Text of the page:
You need to understand that a film like Amy took 3 years to be made and our distributors had high expectations, so we had to work around the clock for 12 months. We never truly divided the workload as such but sometimes I would be out shooting or interviewing and Peter would be working with Cinzia Baldessari, our editor, on a section of the film.
We even had two edit suites running for a three month period to be able to meet our deadlines. We had a rule in the edit suite of majority decision making, as we were 2 directors and 1 editor. But we were in agreements most of the time. We had a similar desire to create an emotionally immersive film as well as hopefully a strong visual portrait of Lee Alexander McQueen.
You didn’t have the support of the McQueen fashion label in making the film. Was that a hindrance, a help, or make no difference at all?
Looking back, I think it was for the best. As you know working for a brand or in collaboration with a brand can be amazing, full of synergies. Or on the opposite side, you might end up being edited down. We always wanted to make a film about an extraordinary man working in the fashion industry and not a fashion film per se.
Virtually every review mentions how emotionally wrenching the film is. Did you know that was going to be the case at the start of the project, or did that only become clear once you started interviewing Lee’s friends?
We know that Lee’s life with his ups and downs as well as the tragedy of his passing would be moving, poignant and engaging. But you are right to ask, as only your contributors can truly bring the emotional gravitas you need to emotional touch your audience.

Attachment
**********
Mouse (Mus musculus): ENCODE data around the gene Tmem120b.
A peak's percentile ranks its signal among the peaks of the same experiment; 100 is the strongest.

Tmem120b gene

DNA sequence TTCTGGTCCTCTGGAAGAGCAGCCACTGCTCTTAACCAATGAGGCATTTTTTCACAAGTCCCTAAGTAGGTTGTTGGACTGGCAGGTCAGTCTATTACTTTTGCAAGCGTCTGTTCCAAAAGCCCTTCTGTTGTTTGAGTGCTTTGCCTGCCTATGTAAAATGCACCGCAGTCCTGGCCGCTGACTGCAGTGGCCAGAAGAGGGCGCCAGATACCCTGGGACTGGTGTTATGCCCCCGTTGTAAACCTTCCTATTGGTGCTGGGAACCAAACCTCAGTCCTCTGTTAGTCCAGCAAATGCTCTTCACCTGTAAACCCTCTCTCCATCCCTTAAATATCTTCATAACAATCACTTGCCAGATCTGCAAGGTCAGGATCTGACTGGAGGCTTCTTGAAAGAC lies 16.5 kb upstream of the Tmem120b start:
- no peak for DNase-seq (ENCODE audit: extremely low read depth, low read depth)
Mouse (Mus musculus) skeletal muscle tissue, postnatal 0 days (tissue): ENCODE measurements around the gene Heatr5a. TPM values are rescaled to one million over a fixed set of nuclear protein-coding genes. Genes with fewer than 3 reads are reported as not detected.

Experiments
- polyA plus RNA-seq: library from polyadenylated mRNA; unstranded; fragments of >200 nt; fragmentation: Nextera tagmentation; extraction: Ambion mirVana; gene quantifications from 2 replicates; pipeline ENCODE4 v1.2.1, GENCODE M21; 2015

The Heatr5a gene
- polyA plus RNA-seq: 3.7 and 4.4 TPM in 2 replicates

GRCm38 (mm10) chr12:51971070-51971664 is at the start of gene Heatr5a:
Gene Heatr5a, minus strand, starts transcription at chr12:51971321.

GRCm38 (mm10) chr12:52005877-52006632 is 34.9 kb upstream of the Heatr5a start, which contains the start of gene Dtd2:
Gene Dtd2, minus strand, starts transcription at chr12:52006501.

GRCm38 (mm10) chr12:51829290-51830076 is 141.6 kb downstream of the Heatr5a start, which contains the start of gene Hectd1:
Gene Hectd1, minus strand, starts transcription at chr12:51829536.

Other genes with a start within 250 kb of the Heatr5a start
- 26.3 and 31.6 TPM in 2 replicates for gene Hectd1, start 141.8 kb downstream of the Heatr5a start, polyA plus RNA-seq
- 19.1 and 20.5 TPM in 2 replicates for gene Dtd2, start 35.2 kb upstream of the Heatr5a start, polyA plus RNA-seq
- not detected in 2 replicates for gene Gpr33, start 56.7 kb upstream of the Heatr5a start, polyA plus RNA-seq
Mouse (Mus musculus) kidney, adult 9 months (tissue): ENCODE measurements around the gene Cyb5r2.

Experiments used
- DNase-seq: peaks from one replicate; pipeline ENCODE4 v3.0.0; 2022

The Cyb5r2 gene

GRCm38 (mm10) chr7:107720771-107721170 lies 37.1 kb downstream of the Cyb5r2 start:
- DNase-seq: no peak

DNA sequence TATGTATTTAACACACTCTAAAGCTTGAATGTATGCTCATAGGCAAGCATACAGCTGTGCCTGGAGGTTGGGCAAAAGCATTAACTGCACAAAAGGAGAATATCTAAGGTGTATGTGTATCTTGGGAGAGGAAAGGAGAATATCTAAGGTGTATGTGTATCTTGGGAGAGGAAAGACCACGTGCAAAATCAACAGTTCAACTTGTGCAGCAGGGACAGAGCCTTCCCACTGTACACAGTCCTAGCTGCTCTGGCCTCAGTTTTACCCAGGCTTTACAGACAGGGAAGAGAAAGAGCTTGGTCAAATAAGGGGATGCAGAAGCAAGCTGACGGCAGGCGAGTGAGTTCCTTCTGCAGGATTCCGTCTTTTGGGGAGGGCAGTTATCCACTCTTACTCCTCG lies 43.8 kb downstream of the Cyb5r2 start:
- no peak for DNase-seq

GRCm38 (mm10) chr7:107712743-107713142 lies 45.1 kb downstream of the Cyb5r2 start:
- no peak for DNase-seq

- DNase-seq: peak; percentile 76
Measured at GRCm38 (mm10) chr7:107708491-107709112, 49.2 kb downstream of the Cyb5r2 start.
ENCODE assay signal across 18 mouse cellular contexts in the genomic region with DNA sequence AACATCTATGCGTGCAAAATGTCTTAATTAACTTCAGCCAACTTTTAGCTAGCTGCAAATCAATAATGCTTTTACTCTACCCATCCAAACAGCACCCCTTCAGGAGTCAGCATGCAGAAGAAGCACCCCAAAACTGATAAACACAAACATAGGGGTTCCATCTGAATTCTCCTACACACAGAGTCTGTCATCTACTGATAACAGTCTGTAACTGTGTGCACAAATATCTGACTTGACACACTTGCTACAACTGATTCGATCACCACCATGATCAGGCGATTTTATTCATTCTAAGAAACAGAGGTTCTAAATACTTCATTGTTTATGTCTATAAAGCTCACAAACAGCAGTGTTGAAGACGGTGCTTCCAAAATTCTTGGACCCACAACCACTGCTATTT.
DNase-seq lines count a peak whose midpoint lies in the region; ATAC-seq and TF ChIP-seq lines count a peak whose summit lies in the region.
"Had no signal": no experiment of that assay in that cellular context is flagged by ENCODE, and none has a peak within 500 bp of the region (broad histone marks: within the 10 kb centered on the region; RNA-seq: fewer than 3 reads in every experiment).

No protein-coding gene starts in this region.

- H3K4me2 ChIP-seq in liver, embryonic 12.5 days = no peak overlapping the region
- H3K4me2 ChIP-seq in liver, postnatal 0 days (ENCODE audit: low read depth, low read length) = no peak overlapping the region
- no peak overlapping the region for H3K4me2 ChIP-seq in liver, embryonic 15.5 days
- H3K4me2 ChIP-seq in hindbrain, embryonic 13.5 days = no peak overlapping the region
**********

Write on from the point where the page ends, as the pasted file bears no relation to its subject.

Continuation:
You have been one of the producers as well as co-director of the film. So what did you find rewarding and difficult in taking on that role?
I never had the time to ask. My point is that the film is the focus of all our creative and emotional energy. I have never cared how good work is being done as long as it is good work. But producing the film allowed us to move very fast with certain decision-making, and I think there are plenty of examples where it was essential that I could sign off things on the spot, otherwise we might have lost a contributor or potential archives...
The critical response to the film has been overwhelmingly favourable so far. Who’s opinion is most important to you?
The Public!!! I do respect my peers immensely as well as critics but the Public for me decide if a movie lives or dies. It might sound dramatic but whatever praise the film gets, people have to make the decision to pay some money and take a trip down to the cinema.
Do you have a favourite moment of the movie, that you feel you want to tell everyone about?
Many, and I would love to hear from anyone what is theirs. But if I had to choose one thing: I have sat through many screenings now and I have heard people laughing out loud at parts and cried their eyes out. I do live with the hope that I can create emotions for an audience to experience: and for me laughs and tears are the best ones. (I don’t like to be scared or scare people) So hearing those two things in lots of different countries and distinct cultures bring me huge joy.
I just want to say in the end. I really hope people go and see the film, because Alexander McQueen is worth experiencing in the cinemas with people around you. So few propel back in the days got to see his shows; I really hope we manage to bring it back as well as translate some of his amazing personality.
I really want to mention Mike, James and Simone at Time Based Arts as well as the whole team of designers. They worked around the clock to create eight minutes of 3D graphics including the title sequence of the film. And their work is an essential part of the film.
• McQueen is released by Lionsgate in the UK this Friday, June 8th. Its US release will be on July 20th